Retaining Volunteers in the Age of Precarious Work

Lorna Stefanick, Rebecca Best-Bertwistle, Lynsey S. Race

Research output: Contribution to journalJournal Articlepeer-review

3 Citations (Scopus)


While recruiting and retaining volunteers is critical for nonprofit organizations that depend on unpaid labor, surprisingly little scholarship has focused on why volunteers quit. This study analyzes the reasons for volunteer withdrawal in the largest youth mentorship organization in North America, The Boys & Girls Clubs, and Big Brothers Big Sisters (BGCBigs) in Edmonton, Canada. Much effort is put into recruiting volunteers; however, the large number of BGCBigs’ recruits that quit puts a substantial strain on organizational resources. This case study found that unstable employment and shift work are major impediments to volunteering; it provides a conceptual model of determinants of volunteer retention that may be useful to other organizations struggling to retain volunteers in a rapidly changing labor market. As fewer people enjoy employment security in a globalized economy, the impact of difficult working conditions on volunteerism can be expected to increase, particularly in those organizations that depend on young, female volunteers, as well as those which require commitments deemed “high stakes” in terms of time and impact.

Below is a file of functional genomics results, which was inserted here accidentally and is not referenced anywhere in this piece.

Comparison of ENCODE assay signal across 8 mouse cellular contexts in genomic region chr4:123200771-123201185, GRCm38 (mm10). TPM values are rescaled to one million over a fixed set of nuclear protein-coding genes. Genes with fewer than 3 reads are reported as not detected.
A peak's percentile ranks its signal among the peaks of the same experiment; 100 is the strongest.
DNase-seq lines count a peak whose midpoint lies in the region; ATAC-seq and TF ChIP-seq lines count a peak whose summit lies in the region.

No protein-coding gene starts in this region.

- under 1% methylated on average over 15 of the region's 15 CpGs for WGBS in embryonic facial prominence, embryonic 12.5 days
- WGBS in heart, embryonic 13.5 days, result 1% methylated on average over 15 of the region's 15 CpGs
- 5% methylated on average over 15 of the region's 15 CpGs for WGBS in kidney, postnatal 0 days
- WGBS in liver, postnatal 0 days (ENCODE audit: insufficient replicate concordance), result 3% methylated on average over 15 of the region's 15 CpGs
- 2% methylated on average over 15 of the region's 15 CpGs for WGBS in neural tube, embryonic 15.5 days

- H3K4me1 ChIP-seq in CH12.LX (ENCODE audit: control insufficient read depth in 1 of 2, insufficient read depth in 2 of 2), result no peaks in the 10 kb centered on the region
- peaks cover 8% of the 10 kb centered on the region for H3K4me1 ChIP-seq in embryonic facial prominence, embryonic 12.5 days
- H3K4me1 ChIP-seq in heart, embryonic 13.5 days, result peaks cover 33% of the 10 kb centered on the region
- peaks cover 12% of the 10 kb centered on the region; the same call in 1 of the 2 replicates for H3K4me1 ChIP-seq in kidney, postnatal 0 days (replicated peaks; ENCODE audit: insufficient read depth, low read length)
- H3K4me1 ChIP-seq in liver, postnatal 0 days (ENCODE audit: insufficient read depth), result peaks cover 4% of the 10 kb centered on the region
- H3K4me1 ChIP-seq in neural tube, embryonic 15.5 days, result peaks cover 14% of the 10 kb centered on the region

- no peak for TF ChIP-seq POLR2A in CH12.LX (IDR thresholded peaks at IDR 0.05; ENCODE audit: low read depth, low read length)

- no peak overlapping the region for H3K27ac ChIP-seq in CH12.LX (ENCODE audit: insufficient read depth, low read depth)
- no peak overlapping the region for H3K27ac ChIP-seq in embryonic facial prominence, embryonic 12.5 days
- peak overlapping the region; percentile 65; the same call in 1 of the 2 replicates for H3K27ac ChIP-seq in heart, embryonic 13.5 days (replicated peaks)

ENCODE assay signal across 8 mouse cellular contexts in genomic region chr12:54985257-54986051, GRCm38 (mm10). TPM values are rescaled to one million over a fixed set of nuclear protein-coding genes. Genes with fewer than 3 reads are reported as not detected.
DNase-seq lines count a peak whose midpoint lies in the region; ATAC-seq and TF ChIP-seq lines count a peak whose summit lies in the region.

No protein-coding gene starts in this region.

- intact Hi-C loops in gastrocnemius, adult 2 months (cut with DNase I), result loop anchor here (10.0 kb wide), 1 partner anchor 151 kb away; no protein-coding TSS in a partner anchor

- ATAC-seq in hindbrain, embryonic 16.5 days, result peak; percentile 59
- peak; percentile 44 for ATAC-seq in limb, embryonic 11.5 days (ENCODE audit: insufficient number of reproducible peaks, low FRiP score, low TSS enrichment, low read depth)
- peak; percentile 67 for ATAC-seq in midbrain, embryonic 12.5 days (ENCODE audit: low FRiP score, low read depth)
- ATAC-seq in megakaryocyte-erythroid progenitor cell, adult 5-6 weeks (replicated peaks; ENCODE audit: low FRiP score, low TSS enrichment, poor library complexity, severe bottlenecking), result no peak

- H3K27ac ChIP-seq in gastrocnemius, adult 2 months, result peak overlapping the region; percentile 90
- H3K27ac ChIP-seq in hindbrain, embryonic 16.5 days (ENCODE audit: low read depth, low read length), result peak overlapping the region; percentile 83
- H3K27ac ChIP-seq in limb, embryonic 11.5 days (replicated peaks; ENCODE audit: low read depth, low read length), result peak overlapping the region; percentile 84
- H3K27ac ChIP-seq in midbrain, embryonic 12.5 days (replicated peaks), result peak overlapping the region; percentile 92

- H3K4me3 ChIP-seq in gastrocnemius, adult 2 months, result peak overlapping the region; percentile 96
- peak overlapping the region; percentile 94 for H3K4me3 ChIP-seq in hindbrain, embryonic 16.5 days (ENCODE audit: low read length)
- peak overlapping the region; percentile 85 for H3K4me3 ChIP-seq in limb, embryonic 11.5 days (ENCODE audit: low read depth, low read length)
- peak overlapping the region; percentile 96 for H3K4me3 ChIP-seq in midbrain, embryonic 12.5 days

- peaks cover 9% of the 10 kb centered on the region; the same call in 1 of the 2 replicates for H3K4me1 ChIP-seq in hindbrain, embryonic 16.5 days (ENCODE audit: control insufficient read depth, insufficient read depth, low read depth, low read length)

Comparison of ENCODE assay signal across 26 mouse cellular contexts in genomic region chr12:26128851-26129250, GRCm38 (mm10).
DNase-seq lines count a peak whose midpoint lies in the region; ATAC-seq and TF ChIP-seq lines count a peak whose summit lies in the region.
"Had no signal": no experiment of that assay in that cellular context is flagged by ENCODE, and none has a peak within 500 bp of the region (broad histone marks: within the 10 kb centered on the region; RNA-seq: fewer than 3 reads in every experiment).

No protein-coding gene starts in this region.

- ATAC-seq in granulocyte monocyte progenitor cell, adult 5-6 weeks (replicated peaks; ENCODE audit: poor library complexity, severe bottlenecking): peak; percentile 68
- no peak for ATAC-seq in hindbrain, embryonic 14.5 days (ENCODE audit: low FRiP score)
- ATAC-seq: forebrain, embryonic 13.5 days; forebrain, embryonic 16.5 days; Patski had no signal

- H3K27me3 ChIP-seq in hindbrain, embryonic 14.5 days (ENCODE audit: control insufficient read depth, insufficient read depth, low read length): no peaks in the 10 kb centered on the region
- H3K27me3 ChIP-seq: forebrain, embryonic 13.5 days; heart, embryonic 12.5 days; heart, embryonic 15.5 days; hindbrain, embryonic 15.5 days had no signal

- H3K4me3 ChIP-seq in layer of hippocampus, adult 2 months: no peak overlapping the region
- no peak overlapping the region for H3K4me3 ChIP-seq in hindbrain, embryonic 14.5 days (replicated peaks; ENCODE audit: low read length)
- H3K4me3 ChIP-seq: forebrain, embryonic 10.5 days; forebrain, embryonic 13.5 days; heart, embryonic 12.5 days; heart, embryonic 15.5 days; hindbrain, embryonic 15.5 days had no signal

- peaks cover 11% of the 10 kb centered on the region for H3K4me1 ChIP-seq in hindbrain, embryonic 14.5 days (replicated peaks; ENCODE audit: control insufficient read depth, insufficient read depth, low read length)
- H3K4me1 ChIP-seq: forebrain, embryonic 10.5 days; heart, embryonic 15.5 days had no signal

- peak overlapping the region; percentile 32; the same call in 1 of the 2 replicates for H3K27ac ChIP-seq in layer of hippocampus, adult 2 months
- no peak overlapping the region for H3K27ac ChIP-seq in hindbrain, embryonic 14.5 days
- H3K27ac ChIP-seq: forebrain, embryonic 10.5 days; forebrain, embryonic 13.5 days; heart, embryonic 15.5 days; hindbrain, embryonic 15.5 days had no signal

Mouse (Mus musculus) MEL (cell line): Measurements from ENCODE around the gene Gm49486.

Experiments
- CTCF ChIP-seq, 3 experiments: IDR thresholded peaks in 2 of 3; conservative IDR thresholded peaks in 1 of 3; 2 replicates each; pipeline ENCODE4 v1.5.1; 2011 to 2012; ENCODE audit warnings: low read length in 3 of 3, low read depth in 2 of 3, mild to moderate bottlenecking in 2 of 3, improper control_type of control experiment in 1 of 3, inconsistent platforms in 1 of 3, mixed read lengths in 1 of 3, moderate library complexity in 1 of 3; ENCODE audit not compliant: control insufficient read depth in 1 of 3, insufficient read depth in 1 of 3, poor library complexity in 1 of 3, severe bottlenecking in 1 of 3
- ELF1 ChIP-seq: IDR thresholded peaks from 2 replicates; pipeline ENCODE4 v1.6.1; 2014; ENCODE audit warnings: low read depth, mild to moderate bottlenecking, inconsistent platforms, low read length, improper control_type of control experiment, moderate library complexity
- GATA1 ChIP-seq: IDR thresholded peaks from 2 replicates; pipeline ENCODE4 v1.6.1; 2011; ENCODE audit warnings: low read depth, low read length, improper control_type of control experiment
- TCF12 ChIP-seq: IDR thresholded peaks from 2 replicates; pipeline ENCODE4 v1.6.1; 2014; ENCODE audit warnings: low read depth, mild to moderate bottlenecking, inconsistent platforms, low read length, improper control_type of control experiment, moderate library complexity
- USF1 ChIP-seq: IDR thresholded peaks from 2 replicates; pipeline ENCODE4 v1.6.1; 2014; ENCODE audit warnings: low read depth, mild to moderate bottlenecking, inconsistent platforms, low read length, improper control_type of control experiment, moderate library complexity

Original languageEnglish
Pages (from-to)124-146
Number of pages23
JournalJournal of Nonprofit and Public Sector Marketing
Issue number2
Publication statusPublished - 14 Mar. 2020


  • Volunteer recruitment
  • high stakes’ volunteer
  • mentorship
  • precarious employment
  • volunteer retention


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